Two employees in the Thurston County Assessor's Office have announced their plans to run for assessor in hopes of succeeding Patricia Costello.
Costello, 70, who has held the office since 1999, has announced that she will not seek a fourth four-year term. Her term ends in December.
Jeff Gadman, a longtime appraiser in the office, and Dennis Pulsipher, Costello’s chief deputy, have announced their intention to succeed her starting in 2011. Both are Democrats.
Gadman, 48, is one of three commercial appraisers in the office. He started working in the office as a part-time employee at the front counter in October 1986. He was promoted to his current job in 1997.
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He vowed to improve operations in the office and use taxpayer money more efficiently. He declined to go into details until the race progresses.
Gadman is president of his homeowners association and is past president of the parent-teacher association for South Bay Elementary School. He and his wife, Meren, live in Lacey and have two grown sons and a granddaughter.
Pulsipher, 54, has worked as the chief deputy assessor for a decade. He also held assessment jobs for nearly 20 years in King and Pierce counties and at the state Department of Revenue.
He vowed to continue the office’s core mission of fairly valuing property as well as community outreach and the use of technology to make more efficient use of the office’s budget.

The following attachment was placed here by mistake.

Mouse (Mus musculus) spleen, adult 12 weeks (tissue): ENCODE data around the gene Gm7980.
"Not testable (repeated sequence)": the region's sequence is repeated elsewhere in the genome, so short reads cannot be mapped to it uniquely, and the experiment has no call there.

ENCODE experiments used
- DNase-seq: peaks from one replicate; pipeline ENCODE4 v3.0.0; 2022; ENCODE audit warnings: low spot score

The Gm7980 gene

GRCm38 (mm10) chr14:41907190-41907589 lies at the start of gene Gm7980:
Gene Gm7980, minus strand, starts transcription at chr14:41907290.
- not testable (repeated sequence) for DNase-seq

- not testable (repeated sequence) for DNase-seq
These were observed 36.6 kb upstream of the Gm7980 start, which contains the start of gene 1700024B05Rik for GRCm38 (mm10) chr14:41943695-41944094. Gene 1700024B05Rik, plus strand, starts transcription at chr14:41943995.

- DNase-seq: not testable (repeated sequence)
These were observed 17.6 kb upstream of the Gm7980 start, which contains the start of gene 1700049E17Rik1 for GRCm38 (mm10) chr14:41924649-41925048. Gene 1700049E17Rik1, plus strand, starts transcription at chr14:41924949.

Pulsipher lives in Olympia with his wife, Myong, and a daughter and a nephew. He has taught English as a second language at the former Thurston County Refugee Center and leads a church youth group that cooks and serves Sunday meals to homeless and low-income residents.
Pulsipher has lent $600 to his campaign, according to records filed with the state Public Disclosure Commission. The campaign has spent most of the money to rent a venue for a campaign kickoff event and to set up a candidate Web site, records show.
Both men are native Washingtonians.
Other candidates can file until June.
The county assessor is responsible for identifying and fairly valuing real and personal property for tax purposes. It’s been a challenging past year for elected officials as they have had to lay off employees and cut services because of budget cuts. Costello has said her budget was cut 30 percent and that office staffing levels are below what they were before 1993.
Costello was paid $105,000 in base salary last year.
In addition to assessor, county voters will elect a new prosecuting attorney, treasurer and sheriff. As well, Commissioner Karen Valenzuela will run for a new four-year term. In November, voters elected her to finish the unexpired four-year term of former commissioner Bob Macleod, who resigned in December 2008. Gov. Chris Gregoire appointed Valenzuela to the seat in February.
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